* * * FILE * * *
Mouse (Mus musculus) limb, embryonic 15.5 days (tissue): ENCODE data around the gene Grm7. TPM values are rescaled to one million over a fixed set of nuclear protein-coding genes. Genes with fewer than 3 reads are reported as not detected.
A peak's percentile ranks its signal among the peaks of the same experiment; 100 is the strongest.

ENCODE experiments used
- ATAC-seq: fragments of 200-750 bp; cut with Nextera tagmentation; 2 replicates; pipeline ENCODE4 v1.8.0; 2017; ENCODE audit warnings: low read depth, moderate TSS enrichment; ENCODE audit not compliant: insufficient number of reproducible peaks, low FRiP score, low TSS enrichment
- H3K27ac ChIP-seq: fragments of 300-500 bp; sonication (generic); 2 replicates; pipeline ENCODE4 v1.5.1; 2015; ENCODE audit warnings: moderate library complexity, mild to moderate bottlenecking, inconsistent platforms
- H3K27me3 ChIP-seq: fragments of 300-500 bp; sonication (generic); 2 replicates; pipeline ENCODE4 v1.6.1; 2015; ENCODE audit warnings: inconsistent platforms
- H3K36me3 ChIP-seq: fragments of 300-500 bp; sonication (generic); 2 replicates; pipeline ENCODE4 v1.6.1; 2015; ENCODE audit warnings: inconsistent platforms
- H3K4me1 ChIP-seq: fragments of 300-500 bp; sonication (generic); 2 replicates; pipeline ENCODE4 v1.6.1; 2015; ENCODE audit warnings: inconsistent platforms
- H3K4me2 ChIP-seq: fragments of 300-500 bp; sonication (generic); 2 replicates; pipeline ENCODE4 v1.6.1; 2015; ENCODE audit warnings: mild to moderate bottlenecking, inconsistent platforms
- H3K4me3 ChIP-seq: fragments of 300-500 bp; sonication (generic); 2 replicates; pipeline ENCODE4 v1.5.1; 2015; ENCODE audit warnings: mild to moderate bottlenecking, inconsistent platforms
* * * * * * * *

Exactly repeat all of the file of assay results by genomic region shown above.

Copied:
Mouse (Mus musculus) limb, embryonic 15.5 days (tissue): ENCODE data around the gene Grm7. TPM values are rescaled to one million over a fixed set of nuclear protein-coding genes. Genes with fewer than 3 reads are reported as not detected.
A peak's percentile ranks its signal among the peaks of the same experiment; 100 is the strongest.

ENCODE experiments used
- ATAC-seq: fragments of 200-750 bp; cut with Nextera tagmentation; 2 replicates; pipeline ENCODE4 v1.8.0; 2017; ENCODE audit warnings: low read depth, moderate TSS enrichment; ENCODE audit not compliant: insufficient number of reproducible peaks, low FRiP score, low TSS enrichment
- H3K27ac ChIP-seq: fragments of 300-500 bp; sonication (generic); 2 replicates; pipeline ENCODE4 v1.5.1; 2015; ENCODE audit warnings: moderate library complexity, mild to moderate bottlenecking, inconsistent platforms
- H3K27me3 ChIP-seq: fragments of 300-500 bp; sonication (generic); 2 replicates; pipeline ENCODE4 v1.6.1; 2015; ENCODE audit warnings: inconsistent platforms
- H3K36me3 ChIP-seq: fragments of 300-500 bp; sonication (generic); 2 replicates; pipeline ENCODE4 v1.6.1; 2015; ENCODE audit warnings: inconsistent platforms
- H3K4me1 ChIP-seq: fragments of 300-500 bp; sonication (generic); 2 replicates; pipeline ENCODE4 v1.6.1; 2015; ENCODE audit warnings: inconsistent platforms
- H3K4me2 ChIP-seq: fragments of 300-500 bp; sonication (generic); 2 replicates; pipeline ENCODE4 v1.6.1; 2015; ENCODE audit warnings: mild to moderate bottlenecking, inconsistent platforms
- H3K4me3 ChIP-seq: fragments of 300-500 bp; sonication (generic); 2 replicates; pipeline ENCODE4 v1.5.1; 2015; ENCODE audit warnings: mild to moderate bottlenecking, inconsistent platforms